The wider context
Despite the implementation of a lockdown in Italy, over a six-week period the number of deaths from Covid-19 has far exceeded the 290 excess suicide attempts and deaths that occurred post-recession (2007-2010) as well as the 4,886 total suicide deaths recorded in 2016, the most recent year for which data are available.
A US economic recession may occur irrespective of whether strict public health measures are implemented, although the extent of the recession will likely vary dependent on approach taken. Economic recessions may be associated with a higher prevalence of mental health conditions and cuts to mental health services. In addition to a recession, there may be other mechanisms such as social isolation, by which strict public health measures contribute to increased mortality. Yet, to surpass the number of lives saved from reduced spread of Covid-19, these additional mechanisms would need to contribute to an extra 1.8 million suicide deaths on top of the number of suicides attributed to the 2008 economic recession. This is 40 times more deaths than the annual number of suicide deaths in the US.
Importantly, in contrast to rises in suicide rates, all-cause mortality decreased in the US during both the 2008 economic recession and the Great Depression (1930-33), for example due to shifts in trends in cardiovascular deaths and road traffic accidents. There is also evidence that the effect of unemployment on suicides can be reduced with more generous employment support measures (1,2,3).
There is no doubt that the impact on mental health and risk of suicide for populations, healthcare workers, individuals and their families as a consequence of the Covid-19 outbreak will be profound. It is a situation that could be worsened by a lack of appropriate, albeit extreme, mitigation measures. However, scientific evidence demonstrates that public health interventions to reduce the spread of Covid-19 should not be withheld on the basis that a resultant economic recession would cause more deaths by suicide.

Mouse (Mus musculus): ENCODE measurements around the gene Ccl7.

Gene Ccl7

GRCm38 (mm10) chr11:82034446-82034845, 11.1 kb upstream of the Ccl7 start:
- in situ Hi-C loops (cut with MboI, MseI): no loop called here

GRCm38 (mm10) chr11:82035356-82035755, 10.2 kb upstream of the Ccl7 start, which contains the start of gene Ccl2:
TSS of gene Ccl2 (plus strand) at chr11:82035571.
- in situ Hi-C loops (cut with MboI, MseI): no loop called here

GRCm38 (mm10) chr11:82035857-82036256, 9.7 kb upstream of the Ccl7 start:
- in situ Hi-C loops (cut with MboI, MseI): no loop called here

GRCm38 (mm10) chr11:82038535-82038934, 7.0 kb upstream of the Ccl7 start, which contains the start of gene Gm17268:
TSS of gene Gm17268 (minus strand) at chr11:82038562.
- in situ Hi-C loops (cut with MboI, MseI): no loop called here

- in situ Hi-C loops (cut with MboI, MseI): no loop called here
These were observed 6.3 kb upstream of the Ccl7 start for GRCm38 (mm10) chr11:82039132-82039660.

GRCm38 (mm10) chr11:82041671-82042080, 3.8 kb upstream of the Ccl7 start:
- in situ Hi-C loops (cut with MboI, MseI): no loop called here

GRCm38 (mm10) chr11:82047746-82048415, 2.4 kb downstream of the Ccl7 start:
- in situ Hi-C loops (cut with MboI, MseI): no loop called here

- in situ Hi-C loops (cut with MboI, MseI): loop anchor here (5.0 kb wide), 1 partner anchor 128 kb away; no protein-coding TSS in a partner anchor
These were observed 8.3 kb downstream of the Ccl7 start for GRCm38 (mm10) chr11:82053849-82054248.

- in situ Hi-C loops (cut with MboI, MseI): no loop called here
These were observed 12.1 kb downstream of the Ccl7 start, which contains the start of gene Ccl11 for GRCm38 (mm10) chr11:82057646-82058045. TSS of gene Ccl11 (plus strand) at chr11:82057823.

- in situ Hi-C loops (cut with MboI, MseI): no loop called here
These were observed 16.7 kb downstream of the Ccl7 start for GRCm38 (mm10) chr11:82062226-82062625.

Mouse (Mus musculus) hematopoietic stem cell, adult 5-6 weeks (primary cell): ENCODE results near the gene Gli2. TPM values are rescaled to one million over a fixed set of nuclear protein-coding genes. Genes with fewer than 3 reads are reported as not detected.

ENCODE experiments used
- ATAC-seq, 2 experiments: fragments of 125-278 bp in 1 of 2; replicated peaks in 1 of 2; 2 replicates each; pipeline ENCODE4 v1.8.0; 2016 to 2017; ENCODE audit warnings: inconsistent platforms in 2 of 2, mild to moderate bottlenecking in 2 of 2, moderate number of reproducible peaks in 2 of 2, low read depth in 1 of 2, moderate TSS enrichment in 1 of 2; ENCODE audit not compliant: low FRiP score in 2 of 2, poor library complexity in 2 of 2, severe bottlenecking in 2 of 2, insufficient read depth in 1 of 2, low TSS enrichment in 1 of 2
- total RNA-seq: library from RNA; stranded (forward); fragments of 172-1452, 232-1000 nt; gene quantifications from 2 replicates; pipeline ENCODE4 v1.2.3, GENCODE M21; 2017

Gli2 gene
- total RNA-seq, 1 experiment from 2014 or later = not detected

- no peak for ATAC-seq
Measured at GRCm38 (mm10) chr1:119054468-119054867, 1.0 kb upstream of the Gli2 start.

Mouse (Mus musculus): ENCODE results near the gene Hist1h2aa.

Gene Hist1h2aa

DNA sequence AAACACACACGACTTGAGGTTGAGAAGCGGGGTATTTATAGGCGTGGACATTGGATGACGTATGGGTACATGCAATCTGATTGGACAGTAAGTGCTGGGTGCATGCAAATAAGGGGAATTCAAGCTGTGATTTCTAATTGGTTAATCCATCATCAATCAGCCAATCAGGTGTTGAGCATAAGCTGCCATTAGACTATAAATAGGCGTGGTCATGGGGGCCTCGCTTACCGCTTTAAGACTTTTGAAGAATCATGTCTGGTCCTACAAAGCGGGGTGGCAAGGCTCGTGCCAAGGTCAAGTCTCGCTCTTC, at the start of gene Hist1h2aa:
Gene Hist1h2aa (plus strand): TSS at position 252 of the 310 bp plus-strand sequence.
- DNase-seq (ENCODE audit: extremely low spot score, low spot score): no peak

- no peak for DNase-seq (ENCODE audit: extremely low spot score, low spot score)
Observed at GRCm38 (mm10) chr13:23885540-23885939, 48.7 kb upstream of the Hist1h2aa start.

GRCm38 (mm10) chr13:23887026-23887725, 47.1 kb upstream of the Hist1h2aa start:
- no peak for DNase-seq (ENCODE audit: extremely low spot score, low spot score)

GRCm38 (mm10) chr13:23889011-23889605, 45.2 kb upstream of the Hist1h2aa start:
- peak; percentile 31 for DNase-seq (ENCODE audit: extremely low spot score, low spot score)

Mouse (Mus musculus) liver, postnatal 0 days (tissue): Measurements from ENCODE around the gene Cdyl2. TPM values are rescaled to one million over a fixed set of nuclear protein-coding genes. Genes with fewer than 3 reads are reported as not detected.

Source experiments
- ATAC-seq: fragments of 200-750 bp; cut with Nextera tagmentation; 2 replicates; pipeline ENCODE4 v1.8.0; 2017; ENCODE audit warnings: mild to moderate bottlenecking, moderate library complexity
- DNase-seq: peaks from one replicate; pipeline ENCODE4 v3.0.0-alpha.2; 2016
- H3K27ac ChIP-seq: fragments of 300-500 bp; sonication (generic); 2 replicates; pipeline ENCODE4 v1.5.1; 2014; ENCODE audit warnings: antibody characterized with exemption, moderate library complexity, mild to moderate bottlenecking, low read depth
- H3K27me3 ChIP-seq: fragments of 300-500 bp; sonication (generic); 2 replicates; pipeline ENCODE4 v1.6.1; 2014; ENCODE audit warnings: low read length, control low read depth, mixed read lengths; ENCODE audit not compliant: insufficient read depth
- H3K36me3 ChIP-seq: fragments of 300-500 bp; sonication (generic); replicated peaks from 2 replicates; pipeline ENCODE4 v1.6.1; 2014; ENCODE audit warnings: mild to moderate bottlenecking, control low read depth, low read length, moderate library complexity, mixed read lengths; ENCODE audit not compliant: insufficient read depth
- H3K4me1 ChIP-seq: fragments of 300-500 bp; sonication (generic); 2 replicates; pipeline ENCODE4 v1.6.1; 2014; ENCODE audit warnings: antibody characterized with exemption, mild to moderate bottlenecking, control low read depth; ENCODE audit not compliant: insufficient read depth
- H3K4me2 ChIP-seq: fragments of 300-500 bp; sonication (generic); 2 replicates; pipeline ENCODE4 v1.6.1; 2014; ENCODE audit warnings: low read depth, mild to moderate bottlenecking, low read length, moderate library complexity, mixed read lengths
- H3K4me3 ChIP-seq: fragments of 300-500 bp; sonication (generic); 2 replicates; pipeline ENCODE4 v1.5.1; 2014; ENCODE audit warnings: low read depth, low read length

Prianka Padmanathan is a MRC MARC PhD clinical fellow at the department of Population Health Sciences @_prianka_
David Gunnell is Professor of Epidemiology in the Department of Population Health Science, University of Bristol. His research expertise include the effect of the 2008 economic recession on suicide rates (1, 2, 3).
Jacks Bennett is a Bristol doctoral researcher at looking at student mental health and wellbeing @JacksBennett
Group Twitter: @SASHBristol
If you or anyone you know is affected by the issues covered in this blog, you can contact the Samaritans for free from any telephone on 116 123 in the UK. Alternatively you can email firstname.lastname@example.org for details of your nearest branch, where you can talk to one of their trained volunteers face to face. The International Association for Suicide Prevention (IASP) has details of support organisations in other countries.